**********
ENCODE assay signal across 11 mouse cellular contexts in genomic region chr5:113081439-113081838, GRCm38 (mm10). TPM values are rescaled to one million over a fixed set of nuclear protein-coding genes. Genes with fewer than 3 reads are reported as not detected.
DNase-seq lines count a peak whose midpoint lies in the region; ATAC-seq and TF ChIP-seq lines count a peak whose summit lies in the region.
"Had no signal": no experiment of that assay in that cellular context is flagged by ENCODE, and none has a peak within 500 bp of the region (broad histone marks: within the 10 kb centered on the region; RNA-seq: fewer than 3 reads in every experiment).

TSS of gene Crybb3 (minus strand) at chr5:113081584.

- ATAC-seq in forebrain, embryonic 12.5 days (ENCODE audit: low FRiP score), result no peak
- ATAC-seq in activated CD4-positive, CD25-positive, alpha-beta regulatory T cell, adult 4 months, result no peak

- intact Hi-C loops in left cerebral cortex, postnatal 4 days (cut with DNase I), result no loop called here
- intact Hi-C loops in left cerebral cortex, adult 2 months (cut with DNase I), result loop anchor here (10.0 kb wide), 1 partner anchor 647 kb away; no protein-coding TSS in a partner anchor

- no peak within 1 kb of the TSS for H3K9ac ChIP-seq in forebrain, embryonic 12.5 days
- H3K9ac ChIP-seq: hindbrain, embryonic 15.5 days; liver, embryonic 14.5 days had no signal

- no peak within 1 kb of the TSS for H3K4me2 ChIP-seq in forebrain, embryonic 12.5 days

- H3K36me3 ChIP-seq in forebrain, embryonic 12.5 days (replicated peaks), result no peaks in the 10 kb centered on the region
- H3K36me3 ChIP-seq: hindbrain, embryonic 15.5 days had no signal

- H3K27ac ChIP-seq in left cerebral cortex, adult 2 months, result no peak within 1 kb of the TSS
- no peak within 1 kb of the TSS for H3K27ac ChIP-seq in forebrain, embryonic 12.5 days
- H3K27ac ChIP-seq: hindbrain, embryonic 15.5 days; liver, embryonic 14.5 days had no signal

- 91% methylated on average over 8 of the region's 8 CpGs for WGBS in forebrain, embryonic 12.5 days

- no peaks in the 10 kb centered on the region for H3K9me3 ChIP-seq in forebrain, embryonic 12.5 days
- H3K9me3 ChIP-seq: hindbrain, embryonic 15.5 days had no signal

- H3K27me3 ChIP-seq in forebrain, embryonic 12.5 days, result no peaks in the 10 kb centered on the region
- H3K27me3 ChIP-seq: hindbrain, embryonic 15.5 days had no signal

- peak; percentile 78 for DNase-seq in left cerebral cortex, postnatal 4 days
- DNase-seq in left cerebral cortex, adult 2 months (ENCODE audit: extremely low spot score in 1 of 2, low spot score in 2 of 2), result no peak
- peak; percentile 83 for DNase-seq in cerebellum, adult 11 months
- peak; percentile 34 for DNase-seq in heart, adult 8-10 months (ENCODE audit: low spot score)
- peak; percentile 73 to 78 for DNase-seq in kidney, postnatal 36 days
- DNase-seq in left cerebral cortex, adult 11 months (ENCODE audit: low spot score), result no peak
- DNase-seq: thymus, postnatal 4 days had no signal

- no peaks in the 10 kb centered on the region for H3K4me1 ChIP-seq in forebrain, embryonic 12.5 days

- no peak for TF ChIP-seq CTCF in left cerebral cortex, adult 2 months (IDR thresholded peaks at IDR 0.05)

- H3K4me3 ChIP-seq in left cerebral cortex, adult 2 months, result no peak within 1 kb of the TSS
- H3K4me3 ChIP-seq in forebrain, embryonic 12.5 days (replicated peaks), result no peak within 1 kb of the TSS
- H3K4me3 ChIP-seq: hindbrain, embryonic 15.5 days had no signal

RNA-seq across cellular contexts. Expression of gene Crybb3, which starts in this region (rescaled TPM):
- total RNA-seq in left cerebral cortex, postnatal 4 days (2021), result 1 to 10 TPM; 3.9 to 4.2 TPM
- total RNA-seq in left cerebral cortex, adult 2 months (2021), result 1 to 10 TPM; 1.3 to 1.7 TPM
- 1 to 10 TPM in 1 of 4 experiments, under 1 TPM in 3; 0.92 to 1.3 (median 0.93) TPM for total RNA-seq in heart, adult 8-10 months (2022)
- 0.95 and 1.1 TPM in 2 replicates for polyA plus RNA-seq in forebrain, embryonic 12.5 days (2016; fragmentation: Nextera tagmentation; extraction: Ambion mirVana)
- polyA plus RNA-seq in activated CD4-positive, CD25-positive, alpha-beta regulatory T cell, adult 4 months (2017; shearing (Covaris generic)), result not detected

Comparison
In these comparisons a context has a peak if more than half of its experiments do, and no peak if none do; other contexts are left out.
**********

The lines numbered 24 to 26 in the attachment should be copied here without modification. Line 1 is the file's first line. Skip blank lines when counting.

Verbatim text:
- peak; percentile 83 for DNase-seq in cerebellum, adult 11 months
- peak; percentile 34 for DNase-seq in heart, adult 8-10 months (ENCODE audit: low spot score)
- peak; percentile 73 to 78 for DNase-seq in kidney, postnatal 36 days